Of course there is a “fix” for this – NAT. The real fix of course is to use global IPv6 addresses even for devices and networks that will never be on the global Internet.

The Window
Oct 192016
 

This is a bit of a thought experiment, so it may be not entirely correct (especially the maths – my probability theory is very rusty).

One of the lesser reasons for using the DNS rather than IP4 addresses is that typing mistakes are more easily caught – if you intend to type 192.168.67.52, but accidentally enter 192.168.67.53 instead, you still have a valid IPv4 address. Whereas entering the domain name wombar.example.com instead of wombat.example.com will most likely get you an error instead of sending your secrets off to an unknown location on your network – unless you have a rather silly server naming convention of course!

But how likely are you to make a mistake typing in an IPv4 address? According to a random web site “out there”, the average accuracy of a typist is 92%, or an average of 8 typos per 100 characters. If we convert this into a probability, we get a probability of typing each character correctly as 0.92.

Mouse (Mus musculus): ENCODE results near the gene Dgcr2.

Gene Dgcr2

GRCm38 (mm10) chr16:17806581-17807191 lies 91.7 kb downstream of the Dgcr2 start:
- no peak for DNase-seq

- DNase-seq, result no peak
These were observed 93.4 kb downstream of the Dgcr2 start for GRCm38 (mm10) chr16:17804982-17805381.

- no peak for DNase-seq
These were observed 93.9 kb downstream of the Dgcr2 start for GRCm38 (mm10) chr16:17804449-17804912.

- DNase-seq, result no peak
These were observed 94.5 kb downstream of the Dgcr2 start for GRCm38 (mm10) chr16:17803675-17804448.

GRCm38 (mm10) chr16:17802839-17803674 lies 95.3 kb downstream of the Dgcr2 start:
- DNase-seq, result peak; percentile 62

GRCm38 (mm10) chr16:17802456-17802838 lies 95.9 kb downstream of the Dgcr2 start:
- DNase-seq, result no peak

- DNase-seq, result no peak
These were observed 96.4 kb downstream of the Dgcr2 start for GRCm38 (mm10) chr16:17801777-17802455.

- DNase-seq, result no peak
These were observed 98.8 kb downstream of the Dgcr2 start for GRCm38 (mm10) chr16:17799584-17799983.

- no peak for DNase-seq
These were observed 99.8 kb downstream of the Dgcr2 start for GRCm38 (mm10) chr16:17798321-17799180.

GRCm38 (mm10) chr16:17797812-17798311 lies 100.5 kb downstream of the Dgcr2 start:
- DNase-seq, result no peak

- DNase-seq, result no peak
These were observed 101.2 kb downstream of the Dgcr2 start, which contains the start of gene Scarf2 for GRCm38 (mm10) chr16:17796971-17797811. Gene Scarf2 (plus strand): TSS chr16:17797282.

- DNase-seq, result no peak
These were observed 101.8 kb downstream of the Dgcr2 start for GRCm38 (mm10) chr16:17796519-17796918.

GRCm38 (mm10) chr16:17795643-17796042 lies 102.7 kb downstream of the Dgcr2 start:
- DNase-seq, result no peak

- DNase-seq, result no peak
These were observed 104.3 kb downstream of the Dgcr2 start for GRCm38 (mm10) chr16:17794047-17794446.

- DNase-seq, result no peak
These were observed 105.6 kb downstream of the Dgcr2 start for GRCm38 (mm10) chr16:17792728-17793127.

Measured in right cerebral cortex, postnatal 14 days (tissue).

Given that typing IPv4 addresses is something that some of us have a lot of practice at, and in many cases we will notice typos before they become a problem, I’m going to arbitrarily declare that the probability of getting any character within an IPv4 address correct is 0.999. But to type in an IPv4 address correctly we have to get a maximum of 15 characters correct :-

1 2 3 4 5 6 7 8 9 10 11 12 13 14 15
1 9 2 . 1 6 8 . 1 2 8 . 1 2 8

So the probability of getting all those characters right is 0.999 (first character) x 0.999 (second character) … Or 0.999^15.

And once you work that out, subtract it from 1 (to get the probability of making a mistake) and convert it into a percentage, there is an 11% chance of making a typo in an IPv4 address.

For an IPv6 address such as 2001:db8:ca2c:dead:44f0:c3e9:28be:c903, which has 38 characters (no I’m not doing that silly table for IPv6) – 100 * (1 – 0.999 ^ 38) – 32%.

Now whilst my calculations may be a bit off, the likelihood of entering an IPv6 address incorrectly is nearly three times higher than the risk of entering an IPv4 address incorrectly.

In other words, with IPv6 you really need a good working DNS solution just to keep the errors to manageable levels.

dam-ip6

Oct 032015